The conclusion to The Sentinel was another tissue box moment and another step forward in the world event. Overall, this is an immensely satisfying book.

‘The Sundering’ is nearly done. Only one volume remains: The Herald: The Sundering, Book VI by Ed Greenwood. Through all six books are linked only tenuously, I have enjoyed the experience of reading several stories surrounding the same event. Each has advanced the world narrative and each has introduced me to another, smaller world of characters. My only complaint would be the steadily growing pile of books behind me as I discover new authors whose voices I must further explore.

Written for SFCrowsnest.


Review: Night of the Hunter: Companions Codex, #1

Night of the HunterNight of the Hunter is the first book of the ‘Companions Codex’ and book twenty-five in the legend of one of the most enduring heroes of the Forgotten Realms, Drizzt Do’Urden. In cracking open the cover, there is the weight of more than twenty-four previous books looking over the reader’s shoulder. The legend of Drizzt also touches two side series, ‘The Sell Swords’ and ‘The Cleric Quintet’, and directly impacts the multi-author series, ‘War of The Spider Queen’. I mention the last as the central theme of Night Of The Hunter is the ongoing conflict between Lolth, goddess of the Drow, and Mielikki, Forest Queen and goddess of forests and rangers. Drizzt is among her chosen.

There is also the fact Night Of The Hunter follows up on two pivotal events in the legend: The ‘Transitions Trilogy’, wherein R.A. Salvatore tore our hearts asunder and The Companions (volume one of another multi-author series, ‘The Sundering’), wherein he stitched them back together again. This is an important book. As such, it requires a basic knowledge of the realms, Drizzt’s legend and the other players, of which there are many. In other words, while many of the sub-sets of the legend can be read as standalone trilogies and quartets, we are now at the stage where foreknowledge (and a lot of it) becomes essential. Readers will want to have both ‘The Neverwinter Saga’ and The Companions under their belt before tackling this one.

With that preamble, let’s discuss the plot. It’s huge and it’s important. The Companions of the Hall are reunited. This is Mielikki’s gift to her favourite, Drizzt Do’Urden, but in the Realms, all gifts come with a price. The resurrection of the Companions may have ensured Mielikki won the last round, but Lolth is determined to have Drizzt’s soul. Therefore, Lolth is going to spend the bulk of this novel driving her faithful toward this end. The drow respond with their usual combination of fear and calculation. No move is made for the sake of a single gain and their manoeuvres eventually pull together many of the factions Salvatore has introduced and developed over the course of over twenty books.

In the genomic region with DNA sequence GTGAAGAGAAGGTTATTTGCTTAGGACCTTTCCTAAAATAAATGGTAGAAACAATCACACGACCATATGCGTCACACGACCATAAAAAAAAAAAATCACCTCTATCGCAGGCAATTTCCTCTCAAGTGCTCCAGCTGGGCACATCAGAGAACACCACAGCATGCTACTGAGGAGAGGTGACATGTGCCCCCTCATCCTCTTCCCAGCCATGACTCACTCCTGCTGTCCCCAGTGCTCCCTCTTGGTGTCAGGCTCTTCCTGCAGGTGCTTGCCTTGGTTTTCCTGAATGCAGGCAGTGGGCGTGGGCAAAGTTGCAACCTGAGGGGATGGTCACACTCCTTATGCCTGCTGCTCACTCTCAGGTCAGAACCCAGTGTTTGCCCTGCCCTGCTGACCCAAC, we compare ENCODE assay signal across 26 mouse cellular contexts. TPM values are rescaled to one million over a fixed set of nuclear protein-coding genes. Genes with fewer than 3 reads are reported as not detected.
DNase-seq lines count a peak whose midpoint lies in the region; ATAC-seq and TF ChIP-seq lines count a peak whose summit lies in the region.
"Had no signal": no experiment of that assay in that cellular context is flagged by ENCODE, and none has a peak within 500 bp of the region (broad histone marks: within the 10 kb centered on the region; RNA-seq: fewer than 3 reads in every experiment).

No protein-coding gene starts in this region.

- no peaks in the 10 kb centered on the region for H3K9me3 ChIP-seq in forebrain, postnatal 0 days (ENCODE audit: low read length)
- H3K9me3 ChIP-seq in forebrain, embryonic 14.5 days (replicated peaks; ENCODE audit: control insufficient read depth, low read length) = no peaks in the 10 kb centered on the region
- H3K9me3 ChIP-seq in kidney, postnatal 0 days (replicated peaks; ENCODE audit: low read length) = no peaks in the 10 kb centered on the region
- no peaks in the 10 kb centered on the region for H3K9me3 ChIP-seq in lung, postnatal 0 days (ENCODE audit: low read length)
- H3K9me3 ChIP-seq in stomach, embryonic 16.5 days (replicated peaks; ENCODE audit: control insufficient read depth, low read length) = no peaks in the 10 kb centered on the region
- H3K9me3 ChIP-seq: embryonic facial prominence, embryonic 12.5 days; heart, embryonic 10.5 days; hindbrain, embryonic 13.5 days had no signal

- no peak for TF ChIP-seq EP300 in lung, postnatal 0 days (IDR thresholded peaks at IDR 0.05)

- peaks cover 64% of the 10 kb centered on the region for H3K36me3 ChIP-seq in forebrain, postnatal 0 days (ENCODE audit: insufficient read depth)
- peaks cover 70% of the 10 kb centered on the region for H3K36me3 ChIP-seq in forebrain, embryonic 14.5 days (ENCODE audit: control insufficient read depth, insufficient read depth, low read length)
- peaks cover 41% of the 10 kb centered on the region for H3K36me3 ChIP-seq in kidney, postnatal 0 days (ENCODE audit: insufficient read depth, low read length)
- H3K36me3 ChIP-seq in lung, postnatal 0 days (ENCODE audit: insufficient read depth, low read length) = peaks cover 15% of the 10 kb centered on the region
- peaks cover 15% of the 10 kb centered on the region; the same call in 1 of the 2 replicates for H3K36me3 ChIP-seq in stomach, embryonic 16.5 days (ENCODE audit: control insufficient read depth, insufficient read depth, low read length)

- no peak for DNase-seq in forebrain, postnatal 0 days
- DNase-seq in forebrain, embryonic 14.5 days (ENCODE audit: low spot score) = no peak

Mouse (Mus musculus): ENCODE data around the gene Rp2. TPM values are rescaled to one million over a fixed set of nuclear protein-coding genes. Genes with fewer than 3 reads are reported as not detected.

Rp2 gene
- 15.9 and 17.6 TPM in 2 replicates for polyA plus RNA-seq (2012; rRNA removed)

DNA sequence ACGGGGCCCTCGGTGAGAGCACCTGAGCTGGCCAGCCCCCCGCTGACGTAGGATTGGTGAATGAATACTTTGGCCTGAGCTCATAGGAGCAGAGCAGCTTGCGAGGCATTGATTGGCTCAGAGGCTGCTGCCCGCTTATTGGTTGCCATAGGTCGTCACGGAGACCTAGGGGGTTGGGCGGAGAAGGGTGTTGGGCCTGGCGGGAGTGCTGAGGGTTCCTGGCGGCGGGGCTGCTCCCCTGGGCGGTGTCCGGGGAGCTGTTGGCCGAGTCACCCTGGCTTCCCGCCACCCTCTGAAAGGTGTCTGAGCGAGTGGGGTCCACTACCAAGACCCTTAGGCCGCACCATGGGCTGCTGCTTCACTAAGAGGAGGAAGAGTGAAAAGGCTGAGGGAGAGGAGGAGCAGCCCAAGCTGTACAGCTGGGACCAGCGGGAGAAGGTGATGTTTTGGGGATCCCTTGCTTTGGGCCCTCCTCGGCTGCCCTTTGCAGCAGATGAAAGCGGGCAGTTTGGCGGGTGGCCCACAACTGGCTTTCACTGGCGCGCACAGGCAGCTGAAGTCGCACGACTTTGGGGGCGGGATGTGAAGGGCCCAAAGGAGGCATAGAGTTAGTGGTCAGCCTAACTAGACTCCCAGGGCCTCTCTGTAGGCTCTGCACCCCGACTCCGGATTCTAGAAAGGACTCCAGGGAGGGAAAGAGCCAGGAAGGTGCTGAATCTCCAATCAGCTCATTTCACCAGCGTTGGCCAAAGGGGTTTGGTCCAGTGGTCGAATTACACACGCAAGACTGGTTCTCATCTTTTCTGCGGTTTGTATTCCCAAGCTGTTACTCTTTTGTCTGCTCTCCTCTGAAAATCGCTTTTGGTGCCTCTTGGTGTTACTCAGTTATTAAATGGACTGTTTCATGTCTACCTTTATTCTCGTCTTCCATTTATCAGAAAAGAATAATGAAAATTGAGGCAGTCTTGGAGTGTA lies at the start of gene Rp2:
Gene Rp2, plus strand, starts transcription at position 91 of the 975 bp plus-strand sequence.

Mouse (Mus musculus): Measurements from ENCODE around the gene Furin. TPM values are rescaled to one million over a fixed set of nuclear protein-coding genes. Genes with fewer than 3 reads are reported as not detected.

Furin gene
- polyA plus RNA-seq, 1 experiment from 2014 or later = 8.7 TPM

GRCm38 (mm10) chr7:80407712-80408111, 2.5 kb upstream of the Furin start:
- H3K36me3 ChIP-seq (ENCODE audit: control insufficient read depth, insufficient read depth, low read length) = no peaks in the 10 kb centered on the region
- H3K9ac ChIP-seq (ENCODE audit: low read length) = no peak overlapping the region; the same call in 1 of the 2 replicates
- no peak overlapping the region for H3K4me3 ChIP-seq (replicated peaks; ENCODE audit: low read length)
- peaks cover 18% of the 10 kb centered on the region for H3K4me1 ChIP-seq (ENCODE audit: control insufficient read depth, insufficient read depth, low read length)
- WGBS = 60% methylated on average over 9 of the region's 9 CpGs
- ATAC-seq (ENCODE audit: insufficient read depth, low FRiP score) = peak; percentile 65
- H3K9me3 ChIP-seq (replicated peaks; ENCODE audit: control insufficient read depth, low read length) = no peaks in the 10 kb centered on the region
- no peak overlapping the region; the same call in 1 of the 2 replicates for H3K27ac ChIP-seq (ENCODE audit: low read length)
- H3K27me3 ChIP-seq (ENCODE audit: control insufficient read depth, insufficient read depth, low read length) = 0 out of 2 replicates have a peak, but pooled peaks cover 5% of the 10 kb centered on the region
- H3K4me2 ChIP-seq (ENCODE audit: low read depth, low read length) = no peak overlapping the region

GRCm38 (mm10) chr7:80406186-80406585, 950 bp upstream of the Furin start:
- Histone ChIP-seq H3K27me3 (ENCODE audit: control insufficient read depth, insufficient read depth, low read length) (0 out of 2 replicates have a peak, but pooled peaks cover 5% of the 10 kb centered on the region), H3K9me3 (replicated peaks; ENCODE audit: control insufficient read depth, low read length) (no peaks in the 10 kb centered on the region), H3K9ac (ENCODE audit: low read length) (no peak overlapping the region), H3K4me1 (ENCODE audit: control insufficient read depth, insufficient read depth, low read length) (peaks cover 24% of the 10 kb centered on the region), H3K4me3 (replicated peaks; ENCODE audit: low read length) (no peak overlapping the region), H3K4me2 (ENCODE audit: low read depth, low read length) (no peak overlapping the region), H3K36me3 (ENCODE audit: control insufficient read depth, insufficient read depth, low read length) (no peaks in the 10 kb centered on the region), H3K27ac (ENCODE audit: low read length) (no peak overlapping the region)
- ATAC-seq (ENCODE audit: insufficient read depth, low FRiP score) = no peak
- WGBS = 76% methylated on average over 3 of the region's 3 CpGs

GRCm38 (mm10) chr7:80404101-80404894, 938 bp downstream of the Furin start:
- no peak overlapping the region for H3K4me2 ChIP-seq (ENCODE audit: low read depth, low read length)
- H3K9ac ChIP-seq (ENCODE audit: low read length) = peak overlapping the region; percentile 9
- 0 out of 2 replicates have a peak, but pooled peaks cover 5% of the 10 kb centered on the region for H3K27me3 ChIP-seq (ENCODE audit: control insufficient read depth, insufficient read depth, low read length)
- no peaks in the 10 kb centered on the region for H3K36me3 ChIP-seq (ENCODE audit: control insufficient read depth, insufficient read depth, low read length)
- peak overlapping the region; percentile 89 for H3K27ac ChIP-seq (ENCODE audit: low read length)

We have the Companions: Drizzt, Bruenor, Regis, Wulfar and Cattie-brie. We also have Bregan D’aerthe, the elite drow mercenary outfit led by Jarlaxle Baenre, whose motivations are inscrutable at best. Next, we have Drizzt’s more recent companions, Artemis Entreri and Dahlia Sin’felle and the rest of their band. Then there are the many intersecting factions of the drow.

The drow have claimed Gauntlgrym or parts thereof, and have built a new city there. This endeavour will elevate the status of one house, causing the usual tension, of the backstabbing variety. Honestly, you couldn’t pay me to be a drow. Haunting the legendary dwarven kingdom is the vampire Thibbledorf Pwent. Naturally opposed to the drow, he has been causing trouble as best he can, though his grip on sanity is tenuous. Bruenor is determined to end the suffering of his long-time friend and so recruits the Companions to aid his quest. They all agree.

Entreri and his fellows want to get as far from Icewind Dale and Drizzt’s fate as possible. Unfortunately, nearly twenty years of enforced slumber hasn’t cleared the memory of all their foes. Jarlaxle gets word the band bypassed Luskan and sends his agents after them. Roll forward through an always amusing reunion with the Harpell family, combat of every thrilling variety and everyone ends up in Gauntlgrym. Cue epic showdown.

Obviously, there is much more to the plot than that. Salvatore has included the subtle and not so gentle tugs to loyalty, the battle between hope and fear, perfectly executed combat sequences and questions for every character. All the players have been changed, either by death or longevity, certainly through trials. Drizzt ponders this in his eloquent letters to the reader which prelude each part of the book. The theme of change is also remarked upon throughout the novel and while there is the overwhelming feeling that despite how much things might change, some elements always remain the same, we do see a different side of many of our beloved characters here. Most notably: Wulfgar and Entreri, though few escape a moment of introspection and self-regard.

Throughout Night Of The Hunter, I marveled at Salvatore’s skill in juggling so many characters while being able to write each clearly enough for their voice to be distinct. Similarly, I boggled at the number of plot threads intersecting here, hence my long preamble about the suggested preparedness of the reader. Despite the fact I sobbed until my face puffed up throughout The Ghost King, I still considered it Salvatore’s finest book. The Companions vied for the same honour for different reasons, the balm of the plot and the creative way in which he pulled it off. Night Of The Hunter challenges both. It’s an amazing book. There is also the feeling that Salvatore might have saved the best for last.